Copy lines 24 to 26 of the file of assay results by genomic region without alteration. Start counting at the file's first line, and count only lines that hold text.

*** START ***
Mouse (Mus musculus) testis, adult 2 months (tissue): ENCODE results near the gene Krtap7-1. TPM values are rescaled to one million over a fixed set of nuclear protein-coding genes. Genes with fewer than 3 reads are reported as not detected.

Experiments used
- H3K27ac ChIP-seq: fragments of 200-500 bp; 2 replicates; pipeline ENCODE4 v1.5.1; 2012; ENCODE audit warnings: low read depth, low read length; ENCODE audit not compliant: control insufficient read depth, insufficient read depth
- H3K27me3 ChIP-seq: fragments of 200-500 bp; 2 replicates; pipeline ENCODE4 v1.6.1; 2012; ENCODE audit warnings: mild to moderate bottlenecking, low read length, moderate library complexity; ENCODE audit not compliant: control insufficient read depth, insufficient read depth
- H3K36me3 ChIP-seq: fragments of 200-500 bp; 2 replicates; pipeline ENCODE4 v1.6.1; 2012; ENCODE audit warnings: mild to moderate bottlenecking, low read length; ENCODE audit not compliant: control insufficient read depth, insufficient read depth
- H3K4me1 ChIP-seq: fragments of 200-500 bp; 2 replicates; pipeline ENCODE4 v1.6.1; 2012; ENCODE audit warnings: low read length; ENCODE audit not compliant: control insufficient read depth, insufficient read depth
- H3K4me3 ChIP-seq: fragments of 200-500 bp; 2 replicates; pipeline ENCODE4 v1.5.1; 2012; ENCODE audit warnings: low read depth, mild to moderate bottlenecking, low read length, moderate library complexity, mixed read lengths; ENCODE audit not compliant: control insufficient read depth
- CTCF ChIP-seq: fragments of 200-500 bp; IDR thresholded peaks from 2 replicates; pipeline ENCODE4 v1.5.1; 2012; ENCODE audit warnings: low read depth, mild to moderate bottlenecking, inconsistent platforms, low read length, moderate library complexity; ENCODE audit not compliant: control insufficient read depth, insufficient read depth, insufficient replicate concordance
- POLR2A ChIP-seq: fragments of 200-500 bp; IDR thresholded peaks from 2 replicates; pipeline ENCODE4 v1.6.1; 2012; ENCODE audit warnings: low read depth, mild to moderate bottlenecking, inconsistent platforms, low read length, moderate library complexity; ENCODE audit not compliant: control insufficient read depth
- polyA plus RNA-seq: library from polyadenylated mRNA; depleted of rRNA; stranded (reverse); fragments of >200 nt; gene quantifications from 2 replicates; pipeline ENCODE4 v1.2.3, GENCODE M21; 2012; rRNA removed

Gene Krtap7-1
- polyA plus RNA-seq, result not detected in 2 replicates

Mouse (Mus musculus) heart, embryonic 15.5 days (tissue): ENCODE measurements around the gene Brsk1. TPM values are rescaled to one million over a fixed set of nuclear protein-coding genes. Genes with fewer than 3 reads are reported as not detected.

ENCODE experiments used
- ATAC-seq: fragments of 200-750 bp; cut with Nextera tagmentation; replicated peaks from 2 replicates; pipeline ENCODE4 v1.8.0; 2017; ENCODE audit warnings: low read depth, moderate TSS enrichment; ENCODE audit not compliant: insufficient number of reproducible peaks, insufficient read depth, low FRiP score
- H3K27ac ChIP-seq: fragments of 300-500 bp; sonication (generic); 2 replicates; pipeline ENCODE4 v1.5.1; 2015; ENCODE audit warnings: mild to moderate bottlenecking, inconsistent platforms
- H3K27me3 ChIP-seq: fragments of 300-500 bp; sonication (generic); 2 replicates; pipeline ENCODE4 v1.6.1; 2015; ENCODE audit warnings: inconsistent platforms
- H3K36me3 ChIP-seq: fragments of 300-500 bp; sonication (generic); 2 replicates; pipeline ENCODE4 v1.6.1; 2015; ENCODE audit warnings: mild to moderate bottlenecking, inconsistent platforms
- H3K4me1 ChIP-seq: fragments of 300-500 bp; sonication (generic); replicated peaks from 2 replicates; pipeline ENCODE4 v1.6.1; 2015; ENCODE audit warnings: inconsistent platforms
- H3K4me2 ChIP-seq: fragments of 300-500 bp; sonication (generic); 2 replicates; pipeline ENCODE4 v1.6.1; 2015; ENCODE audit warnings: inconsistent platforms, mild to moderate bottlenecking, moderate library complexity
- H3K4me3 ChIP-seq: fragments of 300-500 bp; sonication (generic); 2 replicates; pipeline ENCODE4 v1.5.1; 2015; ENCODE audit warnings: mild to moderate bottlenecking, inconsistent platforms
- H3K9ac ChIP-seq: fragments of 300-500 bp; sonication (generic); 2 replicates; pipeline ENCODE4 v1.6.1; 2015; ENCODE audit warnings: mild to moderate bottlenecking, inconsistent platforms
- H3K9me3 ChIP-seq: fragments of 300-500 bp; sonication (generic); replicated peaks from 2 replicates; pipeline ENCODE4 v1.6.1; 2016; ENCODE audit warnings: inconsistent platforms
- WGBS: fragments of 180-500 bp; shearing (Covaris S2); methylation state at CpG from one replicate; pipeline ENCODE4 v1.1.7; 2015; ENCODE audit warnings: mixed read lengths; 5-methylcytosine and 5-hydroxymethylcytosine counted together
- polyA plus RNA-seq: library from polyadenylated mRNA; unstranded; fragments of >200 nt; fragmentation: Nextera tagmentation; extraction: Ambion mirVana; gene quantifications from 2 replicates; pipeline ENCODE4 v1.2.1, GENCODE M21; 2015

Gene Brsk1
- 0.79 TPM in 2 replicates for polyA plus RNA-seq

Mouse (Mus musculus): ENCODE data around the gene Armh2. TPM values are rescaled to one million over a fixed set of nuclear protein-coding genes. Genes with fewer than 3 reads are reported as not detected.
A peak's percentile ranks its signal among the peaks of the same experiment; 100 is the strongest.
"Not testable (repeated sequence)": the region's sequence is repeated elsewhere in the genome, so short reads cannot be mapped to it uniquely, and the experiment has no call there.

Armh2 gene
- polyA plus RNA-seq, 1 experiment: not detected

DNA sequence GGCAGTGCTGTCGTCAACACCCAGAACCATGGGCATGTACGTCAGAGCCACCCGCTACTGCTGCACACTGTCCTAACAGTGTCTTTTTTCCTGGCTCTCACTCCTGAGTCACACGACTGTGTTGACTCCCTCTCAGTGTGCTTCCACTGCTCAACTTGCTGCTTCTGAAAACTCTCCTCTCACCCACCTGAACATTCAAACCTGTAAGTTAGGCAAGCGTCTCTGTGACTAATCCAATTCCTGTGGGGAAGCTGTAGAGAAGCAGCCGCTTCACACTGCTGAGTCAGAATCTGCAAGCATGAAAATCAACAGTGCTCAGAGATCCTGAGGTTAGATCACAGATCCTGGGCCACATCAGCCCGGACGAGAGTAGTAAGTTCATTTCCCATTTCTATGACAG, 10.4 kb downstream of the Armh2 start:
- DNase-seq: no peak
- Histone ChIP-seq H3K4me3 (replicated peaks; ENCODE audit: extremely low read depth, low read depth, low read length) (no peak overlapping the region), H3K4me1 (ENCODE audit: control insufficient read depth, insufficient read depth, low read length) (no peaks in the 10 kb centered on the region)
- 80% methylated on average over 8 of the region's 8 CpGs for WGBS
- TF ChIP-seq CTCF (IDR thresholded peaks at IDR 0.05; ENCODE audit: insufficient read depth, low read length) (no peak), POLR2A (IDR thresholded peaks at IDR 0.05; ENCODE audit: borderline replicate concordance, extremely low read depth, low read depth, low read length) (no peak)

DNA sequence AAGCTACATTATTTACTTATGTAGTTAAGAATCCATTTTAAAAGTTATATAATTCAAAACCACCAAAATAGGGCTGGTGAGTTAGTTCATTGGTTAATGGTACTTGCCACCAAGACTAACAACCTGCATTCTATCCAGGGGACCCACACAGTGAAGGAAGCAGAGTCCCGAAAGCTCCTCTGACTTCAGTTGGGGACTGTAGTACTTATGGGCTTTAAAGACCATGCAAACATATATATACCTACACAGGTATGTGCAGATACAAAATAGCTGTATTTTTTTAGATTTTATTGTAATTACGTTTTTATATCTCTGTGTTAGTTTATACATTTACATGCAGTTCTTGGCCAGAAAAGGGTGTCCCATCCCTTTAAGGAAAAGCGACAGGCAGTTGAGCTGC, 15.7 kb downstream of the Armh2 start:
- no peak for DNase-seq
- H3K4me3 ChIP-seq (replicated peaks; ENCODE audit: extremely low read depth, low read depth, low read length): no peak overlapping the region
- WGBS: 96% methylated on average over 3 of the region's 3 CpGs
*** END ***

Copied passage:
- WGBS: fragments of 180-500 bp; shearing (Covaris S2); methylation state at CpG from one replicate; pipeline ENCODE4 v1.1.7; 2015; ENCODE audit warnings: mixed read lengths; 5-methylcytosine and 5-hydroxymethylcytosine counted together
- polyA plus RNA-seq: library from polyadenylated mRNA; unstranded; fragments of >200 nt; fragmentation: Nextera tagmentation; extraction: Ambion mirVana; gene quantifications from 2 replicates; pipeline ENCODE4 v1.2.1, GENCODE M21; 2015

Gene Brsk1